We were talked through the differing types of waterless toilets, how people tend to use them. Kate had brought with her her three buckets. A single lady living on her own she tends to have a bucket in use, one stored away doing its secondary composting and a third either empty waiting to be used or fully composted down ready to be returned to the earth. Today she showed us a new bucket which she was preparing for use (wood cat litter pellets are her preferred base layer), a bucket that had been on her roof doing it’s stuff about eight months old and her third bucket which she had finished using yesterday. My out of focus photo is of her 8 month bucket and the one she’d been using for the last four months. The photo isn’t out of focus due to aroma as there was absolutely none.


Conversations were had about what cover to use in your buckets, whether to leave toilet paper in the mix, any concerns about being on medication, just about every question you could possibly think of was covered by the workshop.

Colin of Kildwick and The Little House Company started about four years ago, building himself and family a composting toilet to use on their boat. A family of four quickly filled up their cassette toilet and walking up a steep hill to the elsan was becoming a very regular thing. Colin designed and built his first toilet and then looked at how to improve it with a better separator etc. Other boaters asked if he’d make them one too. Over the years Kildwick has expanded and now they have difficulty keeping up with the demand. The Little House Company are now the UK stockists for Separett Toilets.

IMG_20181124_152907smThere were several of Colin’s toilets to have a look at, including one with, what has become known as, a glitter shitter. This is a separator that is glittered and has become very popular. I think that if we’d been aware of Kildwick when Oleanna was being built we’d most probably have gone with one of their toilets. Having said that we are very happy with our toilet and would never go back to a pump out. Having been in a house for almost a month doing panto, I was appalled at the amount of water being wasted everytime I flushed.

IMG_20181124_152807smIMG_20181124_172247smWe were already converts and our approach is very standard. However we seem to fill our solids bucket a little bit too quickly. Colin and Kate recon that we might be using a bit too much cover material, so we will try a bit less in future. We’d also been wanting to see options that people use for the secondary composting stage on boats. If we had a home mooring we’d be able to carry on the composting process on land, but we don’t. We came away with a few more ideas which need thinking about a touch more before we go for it. A very interesting afternoon.

By the time we got back to the boat we wanted something to eat so headed over to The Boat. The menu seemed to have changed since we last visited, but the chips were still not as good as they could be and most of our food wasn’t that hot. I say most, as my BBQ chicken bacon and cheese pot was bubbling away, but our peas were decidedly cold. Next time we’re in Thrupp we’ll try the Jolly Boatman instead.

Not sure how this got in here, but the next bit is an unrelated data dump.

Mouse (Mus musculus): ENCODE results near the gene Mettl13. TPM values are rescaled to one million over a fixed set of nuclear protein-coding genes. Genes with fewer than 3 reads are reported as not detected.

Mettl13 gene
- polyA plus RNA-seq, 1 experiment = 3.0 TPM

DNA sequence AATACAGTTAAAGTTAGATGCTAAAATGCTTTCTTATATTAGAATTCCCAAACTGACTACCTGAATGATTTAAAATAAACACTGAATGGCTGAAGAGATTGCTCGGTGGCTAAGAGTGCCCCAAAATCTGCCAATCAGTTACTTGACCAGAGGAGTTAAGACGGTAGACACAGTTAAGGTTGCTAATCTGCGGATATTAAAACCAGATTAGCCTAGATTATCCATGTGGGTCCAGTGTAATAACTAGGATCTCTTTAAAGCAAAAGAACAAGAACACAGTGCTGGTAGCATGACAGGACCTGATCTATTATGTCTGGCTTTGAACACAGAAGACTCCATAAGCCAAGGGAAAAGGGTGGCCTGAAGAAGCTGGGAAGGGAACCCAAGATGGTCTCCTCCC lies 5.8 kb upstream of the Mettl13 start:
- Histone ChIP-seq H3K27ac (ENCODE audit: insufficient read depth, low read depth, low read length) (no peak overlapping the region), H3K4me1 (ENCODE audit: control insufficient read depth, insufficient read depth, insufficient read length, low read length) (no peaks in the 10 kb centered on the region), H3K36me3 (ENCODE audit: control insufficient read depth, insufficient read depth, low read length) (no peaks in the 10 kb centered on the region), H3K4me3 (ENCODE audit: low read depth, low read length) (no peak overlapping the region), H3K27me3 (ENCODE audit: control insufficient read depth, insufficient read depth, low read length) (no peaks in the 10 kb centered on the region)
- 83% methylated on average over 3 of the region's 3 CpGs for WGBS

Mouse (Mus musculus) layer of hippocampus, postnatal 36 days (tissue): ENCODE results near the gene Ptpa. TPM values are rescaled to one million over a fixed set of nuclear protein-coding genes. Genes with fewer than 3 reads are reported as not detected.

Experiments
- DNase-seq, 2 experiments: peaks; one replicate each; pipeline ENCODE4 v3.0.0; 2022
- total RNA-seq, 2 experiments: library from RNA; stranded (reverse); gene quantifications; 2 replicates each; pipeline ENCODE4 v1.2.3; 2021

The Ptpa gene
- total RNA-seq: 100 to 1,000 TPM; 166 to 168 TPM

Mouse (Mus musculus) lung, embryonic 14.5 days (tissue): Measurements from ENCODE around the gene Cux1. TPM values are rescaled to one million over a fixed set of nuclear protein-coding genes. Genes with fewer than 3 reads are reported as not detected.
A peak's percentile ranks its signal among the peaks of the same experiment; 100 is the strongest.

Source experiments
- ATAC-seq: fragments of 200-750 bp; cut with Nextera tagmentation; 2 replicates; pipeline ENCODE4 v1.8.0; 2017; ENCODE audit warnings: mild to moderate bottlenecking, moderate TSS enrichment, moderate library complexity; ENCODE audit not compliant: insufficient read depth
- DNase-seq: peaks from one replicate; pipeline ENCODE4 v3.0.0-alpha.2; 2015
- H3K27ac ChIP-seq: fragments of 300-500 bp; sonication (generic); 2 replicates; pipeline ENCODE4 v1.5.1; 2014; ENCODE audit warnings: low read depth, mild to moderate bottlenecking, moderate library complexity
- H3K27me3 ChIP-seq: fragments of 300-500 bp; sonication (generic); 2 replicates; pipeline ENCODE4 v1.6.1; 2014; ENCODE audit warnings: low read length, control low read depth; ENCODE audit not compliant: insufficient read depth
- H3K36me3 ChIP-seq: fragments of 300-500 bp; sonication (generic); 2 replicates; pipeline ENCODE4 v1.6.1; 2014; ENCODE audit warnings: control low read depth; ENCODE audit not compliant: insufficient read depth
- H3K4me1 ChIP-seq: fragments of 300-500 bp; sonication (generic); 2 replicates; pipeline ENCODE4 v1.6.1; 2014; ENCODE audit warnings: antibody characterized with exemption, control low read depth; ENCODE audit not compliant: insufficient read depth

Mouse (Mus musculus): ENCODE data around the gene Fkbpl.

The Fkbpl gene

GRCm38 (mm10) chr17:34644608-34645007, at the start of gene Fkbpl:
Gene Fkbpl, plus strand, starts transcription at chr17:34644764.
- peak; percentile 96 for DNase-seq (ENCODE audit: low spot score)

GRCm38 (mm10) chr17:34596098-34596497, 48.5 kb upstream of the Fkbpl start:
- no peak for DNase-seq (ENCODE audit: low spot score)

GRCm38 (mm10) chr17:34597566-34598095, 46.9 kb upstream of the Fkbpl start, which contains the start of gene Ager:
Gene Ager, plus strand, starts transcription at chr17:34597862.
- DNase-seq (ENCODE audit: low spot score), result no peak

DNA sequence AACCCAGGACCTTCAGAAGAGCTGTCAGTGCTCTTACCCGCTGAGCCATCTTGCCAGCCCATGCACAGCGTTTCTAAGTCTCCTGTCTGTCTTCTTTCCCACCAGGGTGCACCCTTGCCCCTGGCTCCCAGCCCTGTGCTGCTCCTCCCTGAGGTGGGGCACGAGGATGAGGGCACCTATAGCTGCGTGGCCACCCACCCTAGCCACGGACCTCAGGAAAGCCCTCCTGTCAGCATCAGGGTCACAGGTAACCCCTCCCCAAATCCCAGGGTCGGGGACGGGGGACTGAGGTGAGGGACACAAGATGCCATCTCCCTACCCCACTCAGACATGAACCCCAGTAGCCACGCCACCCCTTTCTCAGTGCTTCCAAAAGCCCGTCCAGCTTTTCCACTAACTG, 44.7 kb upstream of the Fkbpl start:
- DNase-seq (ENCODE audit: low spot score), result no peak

0 locks, 0 miles, 2 buses, 2 parcels exchanged, 3 balls of yarn, 2 jacket potatoes, 2 cups of tea, 1st visit to Tooleys, 2 poo experts, 3 toilets, 3 buckets, 8 months old pooh, 4 months old pooh, yesterdays pooh, 1 glitter shitter, 1 gammon, 1 cheese pot, 1 pint, 1 glass wine, 1 very very  very very bored cat!

So Close, Yet Miles Away. 23rd November

Kidlington Green Lock to Thrupp

We’d hoped to be able to find a handy sneak through to the main road in Kidlington by the lock. A big Sainsburys sits within half a mile (as the crow flies) from our mooring and we’d hoped to be able to do a big shop as well as have transport links. Mick had a walk  around and could only find paths that led to locked gates from the lock. Following the canal northwards you can cross at Yarnton Road Bridge and then wiggle your way around the houses. This route however was more than a mile and a half away, not close enough for a big shop. So we decided to move on.

P1430778smThe two work boats moored in front of us were on the move this morning, heading down to Dukes Lock to start work on Monday. We moved off ourselves after our breakfast and made our way up the lock. Not far to Thrupp today where we hoped there would be space for us between the permanent moorings and the winter moorers.

P1430784smUp high in a tree sat a bird of prey quite well hidden by it’s nest, it’s squawking gave away it’s location as we passed. Not sure what it was, maybe a Red Kite.

After Roundham Lock we pulled in near the water point at Langford Lane so that I could head up to the handy Co-op for a few bits and bobs. Then we carried onwards to Thrupp. A gap ideally positioned opposite a house for sale was waiting for us. This would mean we could get a delivery and spent much of the rest of the day thinking of things we wanted to buy. Possibly the biggest shop we’ve done, but then prices have gone up since we first started shopping this way and it is very convenient. Over the next week we will only see the occasional place to buy the odd thing, so we needed to stock up.

P1430803smDuring the afternoon and evening I spent what felt like a life time weaving in ends and sewing seams on a large order of knitted items destined for foreign climes. I’ve been working on this order for ages but tomorrow we’d be near a post office and it really needed to be on it’s way. Another episode of Inspector Morse helped while away the time.